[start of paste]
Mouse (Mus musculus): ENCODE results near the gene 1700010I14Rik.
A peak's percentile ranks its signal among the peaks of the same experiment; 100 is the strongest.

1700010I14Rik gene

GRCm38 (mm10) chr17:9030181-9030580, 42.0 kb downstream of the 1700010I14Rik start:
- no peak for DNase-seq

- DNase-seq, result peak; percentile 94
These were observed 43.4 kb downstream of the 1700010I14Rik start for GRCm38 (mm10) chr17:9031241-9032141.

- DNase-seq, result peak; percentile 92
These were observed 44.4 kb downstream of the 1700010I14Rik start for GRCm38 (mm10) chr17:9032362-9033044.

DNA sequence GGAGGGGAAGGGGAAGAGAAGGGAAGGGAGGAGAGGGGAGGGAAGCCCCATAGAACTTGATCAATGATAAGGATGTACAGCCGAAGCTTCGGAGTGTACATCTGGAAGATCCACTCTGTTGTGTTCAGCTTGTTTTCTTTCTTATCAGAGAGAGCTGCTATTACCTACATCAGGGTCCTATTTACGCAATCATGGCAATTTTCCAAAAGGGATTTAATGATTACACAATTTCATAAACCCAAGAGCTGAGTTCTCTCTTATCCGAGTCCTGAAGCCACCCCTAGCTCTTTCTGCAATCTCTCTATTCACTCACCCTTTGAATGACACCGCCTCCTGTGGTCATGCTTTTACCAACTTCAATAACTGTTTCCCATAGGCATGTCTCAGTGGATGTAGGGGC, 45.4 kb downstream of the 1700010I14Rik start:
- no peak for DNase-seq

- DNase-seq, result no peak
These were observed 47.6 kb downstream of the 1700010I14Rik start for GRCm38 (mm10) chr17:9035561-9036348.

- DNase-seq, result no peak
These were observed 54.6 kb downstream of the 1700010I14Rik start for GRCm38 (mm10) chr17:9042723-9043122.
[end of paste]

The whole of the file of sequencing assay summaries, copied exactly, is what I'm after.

Mouse (Mus musculus): ENCODE results near the gene 1700010I14Rik.
A peak's percentile ranks its signal among the peaks of the same experiment; 100 is the strongest.

1700010I14Rik gene

GRCm38 (mm10) chr17:9030181-9030580, 42.0 kb downstream of the 1700010I14Rik start:
- no peak for DNase-seq

- DNase-seq, result peak; percentile 94
These were observed 43.4 kb downstream of the 1700010I14Rik start for GRCm38 (mm10) chr17:9031241-9032141.

- DNase-seq, result peak; percentile 92
These were observed 44.4 kb downstream of the 1700010I14Rik start for GRCm38 (mm10) chr17:9032362-9033044.

DNA sequence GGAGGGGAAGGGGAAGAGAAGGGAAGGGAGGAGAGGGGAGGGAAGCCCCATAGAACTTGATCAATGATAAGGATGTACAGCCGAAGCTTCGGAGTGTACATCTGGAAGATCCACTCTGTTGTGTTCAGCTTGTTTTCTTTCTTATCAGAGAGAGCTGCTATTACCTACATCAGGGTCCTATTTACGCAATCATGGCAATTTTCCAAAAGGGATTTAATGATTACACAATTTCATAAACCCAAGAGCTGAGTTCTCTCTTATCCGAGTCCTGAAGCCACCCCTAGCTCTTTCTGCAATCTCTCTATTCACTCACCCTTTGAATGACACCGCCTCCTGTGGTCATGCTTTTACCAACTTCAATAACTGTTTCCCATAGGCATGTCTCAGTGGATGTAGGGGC, 45.4 kb downstream of the 1700010I14Rik start:
- no peak for DNase-seq

- DNase-seq, result no peak
These were observed 47.6 kb downstream of the 1700010I14Rik start for GRCm38 (mm10) chr17:9035561-9036348.

- DNase-seq, result no peak
These were observed 54.6 kb downstream of the 1700010I14Rik start for GRCm38 (mm10) chr17:9042723-9043122.